1. What is Collaborative Law and how does it work?
It is a relatively new process to resolve family law matters out of court. The parties and their attorneys in a family law case agree to work together or “collaborate” to create a customized solution to a family law matter, usually a divorce. The parties and attorneys agree from the beginning to not go to court to resolve issues. Instead, they have a series of short meetings where information is gathered and shared, issues are analyzed and solutions are created. The parties share expenses by jointly hiring experts, as needed. The sessions are private and the result usually is an agreement that meets the special needs of the parties while preserving a relationship between the parties. The parties control the timing and terms of the agreement.
Team Work: We normally use a team of professionals to work with our clients. We bring in a neutral mental health professional (MHP) who acts as a communications facilitator. In plain English, we bring in a counselor who helps the parties be able to get along, listen and communicate effectively so that we can reach agreements. We also use a neutral financial professional (FP) who manages the information on the financial issues. The FP directs and supervises the parties in gathering and organizing the financial records needed to work out financial issues.
Hidden Benefit: The neutral professionals save the clients money by working effectively with them off-line, without the attorneys present, to do a lot of the preliminary work. It's much cheaper to pay one neutral in place of two attorneys to do the preliminary work.
Withdrawal: In the event that the Collaborative process breaks down and an agreement cannot be reached, the attorneys and neutrals are required to withdraw. The parties then have 30 days to hire new counsel before they can go to court. This withdrawal requirement, and the additional cost involved for the parties, is a great incentive for the parties to work hard and not give up at the first signs of difficulty. It is one of the biggest reasons for the success of the process.
A copy of a standard Participation Agreement, which is signed by both parties and acknowledged by the attorneys, is available on request.
2. Who makes the decisions?
In a Collaborative case, the parties make their own decisions. They do not rely on a judge or on standardized formulas or schedules, as in a litigated case.
3. How is it different from mediation?
The main differences are in the use of teams of professionals, the timing, the focus on interests and needs in Collaboration rather than arbitrary guidelines, and the role of the threat of judicial intervention.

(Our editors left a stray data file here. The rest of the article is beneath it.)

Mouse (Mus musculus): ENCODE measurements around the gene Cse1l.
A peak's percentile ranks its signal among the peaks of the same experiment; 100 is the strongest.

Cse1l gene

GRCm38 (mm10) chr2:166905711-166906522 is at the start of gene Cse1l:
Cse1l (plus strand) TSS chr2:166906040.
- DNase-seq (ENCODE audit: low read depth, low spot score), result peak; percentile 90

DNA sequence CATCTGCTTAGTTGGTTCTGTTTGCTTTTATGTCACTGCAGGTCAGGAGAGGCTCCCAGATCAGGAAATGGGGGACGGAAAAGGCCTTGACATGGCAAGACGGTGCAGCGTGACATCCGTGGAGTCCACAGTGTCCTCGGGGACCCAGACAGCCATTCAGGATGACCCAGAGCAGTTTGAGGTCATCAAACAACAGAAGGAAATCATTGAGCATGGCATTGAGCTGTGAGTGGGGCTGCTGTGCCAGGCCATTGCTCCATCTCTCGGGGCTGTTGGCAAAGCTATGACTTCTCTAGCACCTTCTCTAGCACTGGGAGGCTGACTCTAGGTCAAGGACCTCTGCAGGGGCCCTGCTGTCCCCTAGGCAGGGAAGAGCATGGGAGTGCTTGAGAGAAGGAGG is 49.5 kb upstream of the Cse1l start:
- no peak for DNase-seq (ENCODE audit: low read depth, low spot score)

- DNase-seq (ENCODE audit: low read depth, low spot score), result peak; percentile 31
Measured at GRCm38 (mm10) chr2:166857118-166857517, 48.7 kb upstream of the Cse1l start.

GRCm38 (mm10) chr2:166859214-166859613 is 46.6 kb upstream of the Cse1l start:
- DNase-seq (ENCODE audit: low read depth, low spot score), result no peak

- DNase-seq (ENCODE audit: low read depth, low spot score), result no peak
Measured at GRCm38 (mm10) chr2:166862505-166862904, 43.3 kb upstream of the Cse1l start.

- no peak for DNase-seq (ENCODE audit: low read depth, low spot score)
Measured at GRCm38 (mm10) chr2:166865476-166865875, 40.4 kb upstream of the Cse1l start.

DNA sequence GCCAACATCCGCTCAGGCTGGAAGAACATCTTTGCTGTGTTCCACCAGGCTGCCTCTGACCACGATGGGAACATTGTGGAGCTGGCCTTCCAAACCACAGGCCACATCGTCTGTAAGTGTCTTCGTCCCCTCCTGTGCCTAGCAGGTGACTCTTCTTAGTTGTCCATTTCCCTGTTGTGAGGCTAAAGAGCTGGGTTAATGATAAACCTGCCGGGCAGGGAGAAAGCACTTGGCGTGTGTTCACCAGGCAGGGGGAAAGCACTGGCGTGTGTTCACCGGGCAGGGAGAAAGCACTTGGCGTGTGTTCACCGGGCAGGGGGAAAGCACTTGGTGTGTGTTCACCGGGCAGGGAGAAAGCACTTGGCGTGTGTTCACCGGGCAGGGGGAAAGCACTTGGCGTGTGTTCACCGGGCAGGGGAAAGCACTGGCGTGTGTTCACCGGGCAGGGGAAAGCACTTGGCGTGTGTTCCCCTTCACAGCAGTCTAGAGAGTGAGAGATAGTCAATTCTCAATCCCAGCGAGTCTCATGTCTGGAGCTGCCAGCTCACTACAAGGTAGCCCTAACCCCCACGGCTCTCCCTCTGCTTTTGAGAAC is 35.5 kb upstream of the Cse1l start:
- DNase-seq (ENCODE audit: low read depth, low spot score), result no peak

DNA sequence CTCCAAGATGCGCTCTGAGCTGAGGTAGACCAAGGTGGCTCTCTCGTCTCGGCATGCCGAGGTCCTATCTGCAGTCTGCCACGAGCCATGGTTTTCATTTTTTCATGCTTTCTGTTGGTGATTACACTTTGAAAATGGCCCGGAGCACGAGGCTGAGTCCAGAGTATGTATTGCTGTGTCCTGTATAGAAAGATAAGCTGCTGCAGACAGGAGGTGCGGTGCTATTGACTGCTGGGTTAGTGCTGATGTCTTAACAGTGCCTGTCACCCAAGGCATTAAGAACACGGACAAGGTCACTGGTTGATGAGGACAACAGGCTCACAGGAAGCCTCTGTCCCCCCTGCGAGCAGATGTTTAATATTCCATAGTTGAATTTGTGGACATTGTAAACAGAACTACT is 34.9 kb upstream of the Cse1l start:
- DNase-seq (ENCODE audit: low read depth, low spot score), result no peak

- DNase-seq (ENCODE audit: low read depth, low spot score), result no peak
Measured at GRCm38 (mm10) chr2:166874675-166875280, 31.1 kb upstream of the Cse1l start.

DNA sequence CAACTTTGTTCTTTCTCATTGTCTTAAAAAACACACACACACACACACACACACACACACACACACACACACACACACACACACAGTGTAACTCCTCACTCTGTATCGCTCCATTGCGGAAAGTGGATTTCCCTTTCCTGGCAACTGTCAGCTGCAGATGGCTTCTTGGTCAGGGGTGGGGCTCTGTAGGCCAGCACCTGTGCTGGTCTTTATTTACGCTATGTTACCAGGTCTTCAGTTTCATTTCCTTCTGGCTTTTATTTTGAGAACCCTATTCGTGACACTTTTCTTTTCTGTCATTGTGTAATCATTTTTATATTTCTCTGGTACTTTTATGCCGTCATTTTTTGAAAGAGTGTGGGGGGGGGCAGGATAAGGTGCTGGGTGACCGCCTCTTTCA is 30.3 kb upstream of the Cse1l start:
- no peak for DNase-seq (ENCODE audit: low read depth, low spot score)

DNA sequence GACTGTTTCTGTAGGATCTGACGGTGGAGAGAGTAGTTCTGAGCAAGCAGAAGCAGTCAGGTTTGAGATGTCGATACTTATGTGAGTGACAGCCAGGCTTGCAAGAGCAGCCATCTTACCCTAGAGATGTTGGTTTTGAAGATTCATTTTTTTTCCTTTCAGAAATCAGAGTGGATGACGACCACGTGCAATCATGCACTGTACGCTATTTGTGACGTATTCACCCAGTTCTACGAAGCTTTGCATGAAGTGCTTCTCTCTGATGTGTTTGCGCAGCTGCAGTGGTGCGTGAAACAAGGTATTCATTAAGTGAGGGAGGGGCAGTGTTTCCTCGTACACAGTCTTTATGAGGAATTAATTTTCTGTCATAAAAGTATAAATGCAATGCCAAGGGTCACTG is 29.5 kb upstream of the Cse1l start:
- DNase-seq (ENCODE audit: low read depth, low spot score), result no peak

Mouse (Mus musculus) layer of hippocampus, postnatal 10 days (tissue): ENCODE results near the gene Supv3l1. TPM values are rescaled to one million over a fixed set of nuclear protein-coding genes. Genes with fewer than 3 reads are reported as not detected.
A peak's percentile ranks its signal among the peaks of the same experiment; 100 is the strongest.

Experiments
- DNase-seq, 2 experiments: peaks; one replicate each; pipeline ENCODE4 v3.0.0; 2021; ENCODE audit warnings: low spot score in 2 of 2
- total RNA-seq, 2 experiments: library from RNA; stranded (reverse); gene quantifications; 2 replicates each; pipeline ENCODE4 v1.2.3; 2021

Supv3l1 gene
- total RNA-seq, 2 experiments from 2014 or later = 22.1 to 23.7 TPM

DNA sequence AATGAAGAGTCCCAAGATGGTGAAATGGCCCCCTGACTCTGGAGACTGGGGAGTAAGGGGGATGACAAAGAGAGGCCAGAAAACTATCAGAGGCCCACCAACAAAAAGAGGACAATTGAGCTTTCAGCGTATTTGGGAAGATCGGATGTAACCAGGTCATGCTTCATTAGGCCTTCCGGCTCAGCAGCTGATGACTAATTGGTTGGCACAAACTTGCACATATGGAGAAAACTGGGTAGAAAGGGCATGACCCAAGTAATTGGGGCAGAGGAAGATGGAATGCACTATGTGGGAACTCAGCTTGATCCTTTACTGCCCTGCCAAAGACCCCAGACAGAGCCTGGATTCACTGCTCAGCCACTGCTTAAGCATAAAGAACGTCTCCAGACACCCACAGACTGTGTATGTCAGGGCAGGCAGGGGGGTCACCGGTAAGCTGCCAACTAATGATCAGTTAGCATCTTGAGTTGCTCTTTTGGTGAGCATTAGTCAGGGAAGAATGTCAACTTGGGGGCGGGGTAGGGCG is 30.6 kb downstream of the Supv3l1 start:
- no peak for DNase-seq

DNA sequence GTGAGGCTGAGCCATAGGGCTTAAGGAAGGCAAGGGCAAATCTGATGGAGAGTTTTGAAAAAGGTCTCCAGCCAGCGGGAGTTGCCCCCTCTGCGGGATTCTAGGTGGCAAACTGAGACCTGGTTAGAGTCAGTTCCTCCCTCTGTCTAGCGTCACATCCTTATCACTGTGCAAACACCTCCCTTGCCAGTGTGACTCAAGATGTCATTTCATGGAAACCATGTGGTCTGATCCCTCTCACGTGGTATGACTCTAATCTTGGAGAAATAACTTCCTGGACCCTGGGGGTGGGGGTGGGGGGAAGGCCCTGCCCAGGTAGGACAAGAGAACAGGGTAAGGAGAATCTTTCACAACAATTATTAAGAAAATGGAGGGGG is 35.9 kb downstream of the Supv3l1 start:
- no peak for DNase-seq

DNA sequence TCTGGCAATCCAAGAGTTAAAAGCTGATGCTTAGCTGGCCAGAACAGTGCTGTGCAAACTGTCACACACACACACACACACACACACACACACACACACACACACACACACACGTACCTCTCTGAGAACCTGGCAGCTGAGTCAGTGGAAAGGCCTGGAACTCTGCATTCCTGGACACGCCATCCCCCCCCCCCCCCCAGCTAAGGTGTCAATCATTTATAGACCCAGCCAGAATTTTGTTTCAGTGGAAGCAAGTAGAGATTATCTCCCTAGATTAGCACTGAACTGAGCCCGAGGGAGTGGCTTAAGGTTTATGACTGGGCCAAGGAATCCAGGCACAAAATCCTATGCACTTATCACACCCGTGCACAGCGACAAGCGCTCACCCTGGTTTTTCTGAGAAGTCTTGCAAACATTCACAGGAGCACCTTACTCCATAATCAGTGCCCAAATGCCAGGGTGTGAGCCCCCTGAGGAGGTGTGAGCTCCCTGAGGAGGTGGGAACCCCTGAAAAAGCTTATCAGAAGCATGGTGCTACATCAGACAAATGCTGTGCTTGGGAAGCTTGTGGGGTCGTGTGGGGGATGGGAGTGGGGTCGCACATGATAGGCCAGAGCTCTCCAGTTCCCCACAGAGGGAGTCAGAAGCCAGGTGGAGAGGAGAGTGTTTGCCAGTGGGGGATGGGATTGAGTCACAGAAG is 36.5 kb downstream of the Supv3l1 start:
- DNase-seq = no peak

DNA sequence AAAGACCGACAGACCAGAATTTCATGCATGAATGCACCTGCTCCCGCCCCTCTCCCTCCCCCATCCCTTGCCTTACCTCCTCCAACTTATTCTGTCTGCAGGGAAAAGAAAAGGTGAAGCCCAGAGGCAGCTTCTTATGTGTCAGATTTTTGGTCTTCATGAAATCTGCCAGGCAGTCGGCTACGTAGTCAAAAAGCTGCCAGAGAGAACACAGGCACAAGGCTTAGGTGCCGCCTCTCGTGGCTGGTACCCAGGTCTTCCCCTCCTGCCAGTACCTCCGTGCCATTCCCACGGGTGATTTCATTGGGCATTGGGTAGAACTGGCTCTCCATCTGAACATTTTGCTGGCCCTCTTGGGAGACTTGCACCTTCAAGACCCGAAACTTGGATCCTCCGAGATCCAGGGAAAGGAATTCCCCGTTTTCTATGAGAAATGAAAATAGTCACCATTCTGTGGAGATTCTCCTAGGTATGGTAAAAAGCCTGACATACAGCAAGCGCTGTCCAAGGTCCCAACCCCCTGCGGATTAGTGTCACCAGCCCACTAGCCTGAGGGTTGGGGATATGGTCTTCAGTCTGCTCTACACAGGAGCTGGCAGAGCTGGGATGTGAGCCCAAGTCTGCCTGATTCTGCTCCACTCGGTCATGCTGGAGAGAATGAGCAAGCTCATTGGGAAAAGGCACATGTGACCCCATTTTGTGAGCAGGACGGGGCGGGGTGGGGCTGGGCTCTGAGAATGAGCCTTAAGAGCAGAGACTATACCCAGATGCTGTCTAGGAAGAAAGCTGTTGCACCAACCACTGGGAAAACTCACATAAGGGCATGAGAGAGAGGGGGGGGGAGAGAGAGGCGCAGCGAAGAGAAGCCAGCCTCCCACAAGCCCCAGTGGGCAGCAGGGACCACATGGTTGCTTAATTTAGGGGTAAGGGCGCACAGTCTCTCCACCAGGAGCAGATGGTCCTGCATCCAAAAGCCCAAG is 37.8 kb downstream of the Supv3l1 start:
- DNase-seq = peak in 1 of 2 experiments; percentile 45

Mediation involves a neutral third party who helps the parties try to work out a settlement. In Texas, mediation typically occurs after there have been one or more court dates and after there has been extensive work done in discovery, the process of gathering and exchanging information and records. In many cases, mediation occurs immediately before trial. Discussions in mediation often include the implicit or explicit threat to “let the Judge decide” or “I'll just take it to court” if the other party will not agree with what one party wants.
In contrast, in Collaborative Law cases, the parties work directly with both attorneys, the neutral professionals and each other. Discussions begin immediately and the parties themselves decide how and when they will resolve the issues. At the outset, the parties agree not to go to court, which eliminates the threats that occur in mediation. Usually, a neutral third party is not involved in the negotiations, although mediation can be used in appropriate cases. In Collaborative cases, the negotiations are usually interest-based, rather than positional bargaining. The parties determine their underlying needs and abilities and create custom solutions themselves, rather than relying on a judge to decide.
4. Why do the attorneys have to withdraw if the process fails?
It is a fundamental element of the process. That requirement ensures that both parties will sincerely work in good faith to settle the case. The cost and inconvenience of hiring new attorneys is a huge incentive for the parties to stay with the process and reach an agreement. The loss of business from failure is also an incentive for the attorneys and other professionals to work until an agreement is created.
5. How can I be sure that we will find out all the information and that what we get is accurate?
Just as in litigated cases, there is no guarantee that each party will be completely honest, but there are some protections.
The participation agreement signed by the parties at the outset is a commitment to honesty. No such agreement is signed in a traditional litigated family law case. The agreement also creates the basis for enforcement action or damages if dishonesty is uncovered. In many Collaborative divorce cases, a joint sworn inventory and appraisement is signed by the parties certifying the extent and value of the parties' property. The atmosphere in a Collaborative case is more conducive to honesty because of the civility and reduced animosity that generally exist due to the process used. The parties may not be as tempted to cheat or shade the truth when they have feel like they have some control of the process.